Museum Reinhard Ernst (mre) in Wiesbaden, Germany

Fireworks in a Sugar Cube

Falk Jaeger
23. June 2024
Courtyard with Buscando la luz II (In Search of Light), 2000, by Eduardo Chillida (Image © Reinhard & Sonja Ernst Foundation, Museum Reinhard Ernst. Photo: Helbig Marburger, 2023)

The new building of the Museum Reinhard Ernst has yet to make headlines in the local press, probably due to the quiet construction process. Yet it has qualities to offer as a place for presenting and communicating art as well as an architectural gem, something that will probably put the building in the national and international spotlight when it opens.

The Limburg entrepreneur Reinhard Ernst, who had developed two companies that produce special drives for robotics and mobility solutions, sold them to Japanese partners and subsequently set up a foundation together with his wife, Sonja. At the turn of the millennium, he began to consider how he could present the impressive art collection he had been building up since the 1980s to the public, by donating it to a museum, for example. The Reinhard Ernst Collection is Europe's most important private collection of abstract art and comprises more than 900 works from Europe, the United States, and Japan from the period after the Second World War to the present day.

Courtyard with Buscando la luz II (In Search of Light), 2000, by Eduardo Chillida (Image © Reinhard & Sonja Ernst Foundation, Museum Reinhard Ernst. Photo: Helbig Marburger, 2023)
View from the second floor (Image © Reinhard & Sonja Ernst Foundation, Museum Reinhard Ernst. Photo: Helbig Marburger, 2024)

The fear of all donors that their private collection will disappear into storage, apart from a few selected highlights, prompted Ernst to build his own museum. Ernst had already realized the “Haus der Hoffnung” (House of Hope) meeting place, a social project for victims of the 2011 tsunami in Natori, Japan, with Fumihiko Maki. He initially commissioned Maki to design a museum at his headquarters in Limburg, but the city fathers there turned him down. They will be sorry today.

Ernst's new place of residence, Wiesbaden, accepted the offer and made the prime property at Wilhelmstraße 1 in the center of the spa district available on a leasehold basis. Through the non-profit Reinhard & Sonja Ernst Foundation, which operates in the real estate sector and runs social and cultural projects, Reinhard Ernst invested 70 million euros in the new building and guarantees the permanent operation of the museum.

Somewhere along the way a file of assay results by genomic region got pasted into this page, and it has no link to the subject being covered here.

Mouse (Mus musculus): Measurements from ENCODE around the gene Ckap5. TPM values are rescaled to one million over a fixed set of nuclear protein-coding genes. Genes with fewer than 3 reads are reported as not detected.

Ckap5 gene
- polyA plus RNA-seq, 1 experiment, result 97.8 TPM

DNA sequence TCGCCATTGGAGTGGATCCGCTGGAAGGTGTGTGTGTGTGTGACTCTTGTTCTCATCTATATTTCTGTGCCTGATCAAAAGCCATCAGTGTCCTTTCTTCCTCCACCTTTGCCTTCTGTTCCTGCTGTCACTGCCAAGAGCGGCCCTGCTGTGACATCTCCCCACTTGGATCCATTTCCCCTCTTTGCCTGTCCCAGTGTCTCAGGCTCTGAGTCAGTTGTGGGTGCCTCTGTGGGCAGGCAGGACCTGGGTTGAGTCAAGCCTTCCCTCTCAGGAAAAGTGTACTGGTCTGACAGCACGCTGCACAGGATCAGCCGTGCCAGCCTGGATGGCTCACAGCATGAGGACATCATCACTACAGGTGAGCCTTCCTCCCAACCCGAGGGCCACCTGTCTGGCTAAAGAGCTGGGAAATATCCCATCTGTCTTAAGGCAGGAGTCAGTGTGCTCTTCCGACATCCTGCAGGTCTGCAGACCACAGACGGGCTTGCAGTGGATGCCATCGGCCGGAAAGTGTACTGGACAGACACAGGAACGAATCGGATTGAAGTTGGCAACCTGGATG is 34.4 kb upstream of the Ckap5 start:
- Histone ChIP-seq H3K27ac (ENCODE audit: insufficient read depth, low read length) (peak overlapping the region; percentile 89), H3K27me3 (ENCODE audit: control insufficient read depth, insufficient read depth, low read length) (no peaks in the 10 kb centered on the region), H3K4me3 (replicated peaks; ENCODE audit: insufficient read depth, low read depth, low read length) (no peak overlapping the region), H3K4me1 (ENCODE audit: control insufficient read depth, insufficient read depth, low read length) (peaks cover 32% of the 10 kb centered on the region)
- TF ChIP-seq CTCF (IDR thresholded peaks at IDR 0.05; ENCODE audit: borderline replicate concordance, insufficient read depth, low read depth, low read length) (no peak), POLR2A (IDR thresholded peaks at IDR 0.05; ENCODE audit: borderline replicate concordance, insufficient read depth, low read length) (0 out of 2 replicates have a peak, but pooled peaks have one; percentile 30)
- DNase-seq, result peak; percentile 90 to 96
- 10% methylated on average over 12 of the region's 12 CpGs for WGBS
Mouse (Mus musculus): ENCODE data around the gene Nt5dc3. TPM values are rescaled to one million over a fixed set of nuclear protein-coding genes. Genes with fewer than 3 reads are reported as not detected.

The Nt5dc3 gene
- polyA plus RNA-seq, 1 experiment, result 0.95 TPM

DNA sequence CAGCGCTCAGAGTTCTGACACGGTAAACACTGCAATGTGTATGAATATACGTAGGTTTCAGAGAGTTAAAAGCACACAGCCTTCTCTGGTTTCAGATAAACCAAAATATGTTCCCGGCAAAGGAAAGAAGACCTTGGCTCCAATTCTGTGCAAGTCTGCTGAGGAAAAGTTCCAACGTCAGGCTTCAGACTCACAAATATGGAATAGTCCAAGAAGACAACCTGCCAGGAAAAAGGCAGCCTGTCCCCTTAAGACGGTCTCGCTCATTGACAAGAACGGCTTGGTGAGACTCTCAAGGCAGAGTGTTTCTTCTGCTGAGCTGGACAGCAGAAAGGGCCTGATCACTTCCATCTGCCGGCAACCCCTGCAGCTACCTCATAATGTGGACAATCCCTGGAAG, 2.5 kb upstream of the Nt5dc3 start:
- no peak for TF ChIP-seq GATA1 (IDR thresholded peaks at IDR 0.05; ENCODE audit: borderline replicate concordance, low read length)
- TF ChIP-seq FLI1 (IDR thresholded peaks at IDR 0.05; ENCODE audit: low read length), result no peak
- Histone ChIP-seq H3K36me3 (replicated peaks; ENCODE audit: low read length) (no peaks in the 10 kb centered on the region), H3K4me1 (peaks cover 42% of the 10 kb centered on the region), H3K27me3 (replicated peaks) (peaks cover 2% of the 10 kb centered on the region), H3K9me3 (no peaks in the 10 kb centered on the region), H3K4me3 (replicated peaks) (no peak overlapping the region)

With his architecture, Fumihiko Maki had built a bridge from Japanese modernism, which is alien to narrative, figurative elements — disciplined instead of playful, sensitive instead of cheeky — to the rationalism and utilitarianism of the US, where he taught and worked for a long time. His museum in Wiesbaden is an expression of this sensitive, partly artificial modernism, which, devoid of all postmodern formalism, lives from the design of light, from transparency, from the delicate detailing of Miesian perfection, and from the effect of carefully selected materials. As the exhibition Fumihiko Maki and Maki & Associates: Towards Humane Architecture, the first special exhibition in the museum's temporary galleries, shows, the extravagant large-scale form of signature buildings is not Maki's thing. The cubature of the mre fits the building into the line of the boulevard and reflects the height of its neighbors. The wide front is visually divided into two high rectangular "houses."

Ground floor plan (Drawing: Maki and Associates)
First floor plan (Drawing: Maki and Associates)
Second floor plan (Drawing: Maki and Associates)

"Sugar cubes" is what the residents of Wiesbaden call the museum clad in flawlessly graded, velvety, shimmering Bethel White granite from New Hampshire. Precisely cut, with a bush-hammered surface and barely noticeable joints — the silicone joints were powdered with stone dust — the appearance of thin stone wallpaper is avoided. The edges show no butt joints, as the corner pieces are cut from solid stone.

"This building belongs to art and art belongs to everyone" — this quote from Sonja and Reinhard Ernst on the wall in the foyer says it all. The focus is on art education. The first floor of the building is fully glazed and faces Wilhelmstraße, arousing the curiosity of passersby. Above all, the main entrance between the café with outdoor seating and the museum store, set back from the street and somewhat sheltered, invite passersby into the building in a low-threshold, welcoming gesture.